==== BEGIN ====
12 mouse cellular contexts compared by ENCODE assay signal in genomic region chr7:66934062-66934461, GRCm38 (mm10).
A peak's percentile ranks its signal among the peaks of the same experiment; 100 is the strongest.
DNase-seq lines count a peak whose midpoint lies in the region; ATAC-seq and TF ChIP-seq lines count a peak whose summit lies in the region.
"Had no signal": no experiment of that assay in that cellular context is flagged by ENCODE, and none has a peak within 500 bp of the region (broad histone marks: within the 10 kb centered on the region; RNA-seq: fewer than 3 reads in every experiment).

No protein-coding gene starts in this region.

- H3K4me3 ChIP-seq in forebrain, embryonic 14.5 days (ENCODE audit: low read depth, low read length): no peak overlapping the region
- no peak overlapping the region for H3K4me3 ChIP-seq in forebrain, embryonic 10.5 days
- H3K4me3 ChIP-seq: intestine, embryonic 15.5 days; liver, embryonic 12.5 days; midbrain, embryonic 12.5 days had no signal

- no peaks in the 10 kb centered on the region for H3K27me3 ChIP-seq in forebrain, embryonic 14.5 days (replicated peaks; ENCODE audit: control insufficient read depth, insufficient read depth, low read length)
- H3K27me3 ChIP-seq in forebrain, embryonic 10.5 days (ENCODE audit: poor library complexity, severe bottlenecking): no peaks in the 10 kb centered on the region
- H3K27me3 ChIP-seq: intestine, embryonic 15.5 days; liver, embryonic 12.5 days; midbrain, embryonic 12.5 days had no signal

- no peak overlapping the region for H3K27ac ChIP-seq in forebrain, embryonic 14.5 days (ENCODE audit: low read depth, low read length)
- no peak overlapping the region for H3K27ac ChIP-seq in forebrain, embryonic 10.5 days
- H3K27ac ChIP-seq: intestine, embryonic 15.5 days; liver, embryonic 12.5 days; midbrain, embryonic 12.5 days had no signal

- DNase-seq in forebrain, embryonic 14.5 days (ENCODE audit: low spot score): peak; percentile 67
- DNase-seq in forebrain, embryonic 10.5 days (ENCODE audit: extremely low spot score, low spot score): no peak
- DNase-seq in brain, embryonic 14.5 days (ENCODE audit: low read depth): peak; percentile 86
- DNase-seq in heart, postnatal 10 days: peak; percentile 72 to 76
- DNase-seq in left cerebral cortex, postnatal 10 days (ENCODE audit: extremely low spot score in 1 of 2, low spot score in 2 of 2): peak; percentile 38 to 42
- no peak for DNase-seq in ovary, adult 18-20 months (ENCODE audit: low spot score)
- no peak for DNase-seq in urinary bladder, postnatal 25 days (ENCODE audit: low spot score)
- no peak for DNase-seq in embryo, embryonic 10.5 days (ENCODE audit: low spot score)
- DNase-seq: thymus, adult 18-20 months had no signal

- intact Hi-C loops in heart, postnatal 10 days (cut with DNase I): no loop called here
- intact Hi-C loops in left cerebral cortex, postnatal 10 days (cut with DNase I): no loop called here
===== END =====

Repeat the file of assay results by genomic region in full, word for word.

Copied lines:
12 mouse cellular contexts compared by ENCODE assay signal in genomic region chr7:66934062-66934461, GRCm38 (mm10).
A peak's percentile ranks its signal among the peaks of the same experiment; 100 is the strongest.
DNase-seq lines count a peak whose midpoint lies in the region; ATAC-seq and TF ChIP-seq lines count a peak whose summit lies in the region.
"Had no signal": no experiment of that assay in that cellular context is flagged by ENCODE, and none has a peak within 500 bp of the region (broad histone marks: within the 10 kb centered on the region; RNA-seq: fewer than 3 reads in every experiment).

No protein-coding gene starts in this region.

- H3K4me3 ChIP-seq in forebrain, embryonic 14.5 days (ENCODE audit: low read depth, low read length): no peak overlapping the region
- no peak overlapping the region for H3K4me3 ChIP-seq in forebrain, embryonic 10.5 days
- H3K4me3 ChIP-seq: intestine, embryonic 15.5 days; liver, embryonic 12.5 days; midbrain, embryonic 12.5 days had no signal

- no peaks in the 10 kb centered on the region for H3K27me3 ChIP-seq in forebrain, embryonic 14.5 days (replicated peaks; ENCODE audit: control insufficient read depth, insufficient read depth, low read length)
- H3K27me3 ChIP-seq in forebrain, embryonic 10.5 days (ENCODE audit: poor library complexity, severe bottlenecking): no peaks in the 10 kb centered on the region
- H3K27me3 ChIP-seq: intestine, embryonic 15.5 days; liver, embryonic 12.5 days; midbrain, embryonic 12.5 days had no signal

- no peak overlapping the region for H3K27ac ChIP-seq in forebrain, embryonic 14.5 days (ENCODE audit: low read depth, low read length)
- no peak overlapping the region for H3K27ac ChIP-seq in forebrain, embryonic 10.5 days
- H3K27ac ChIP-seq: intestine, embryonic 15.5 days; liver, embryonic 12.5 days; midbrain, embryonic 12.5 days had no signal

- DNase-seq in forebrain, embryonic 14.5 days (ENCODE audit: low spot score): peak; percentile 67
- DNase-seq in forebrain, embryonic 10.5 days (ENCODE audit: extremely low spot score, low spot score): no peak
- DNase-seq in brain, embryonic 14.5 days (ENCODE audit: low read depth): peak; percentile 86
- DNase-seq in heart, postnatal 10 days: peak; percentile 72 to 76
- DNase-seq in left cerebral cortex, postnatal 10 days (ENCODE audit: extremely low spot score in 1 of 2, low spot score in 2 of 2): peak; percentile 38 to 42
- no peak for DNase-seq in ovary, adult 18-20 months (ENCODE audit: low spot score)
- no peak for DNase-seq in urinary bladder, postnatal 25 days (ENCODE audit: low spot score)
- no peak for DNase-seq in embryo, embryonic 10.5 days (ENCODE audit: low spot score)
- DNase-seq: thymus, adult 18-20 months had no signal

- intact Hi-C loops in heart, postnatal 10 days (cut with DNase I): no loop called here
- intact Hi-C loops in left cerebral cortex, postnatal 10 days (cut with DNase I): no loop called here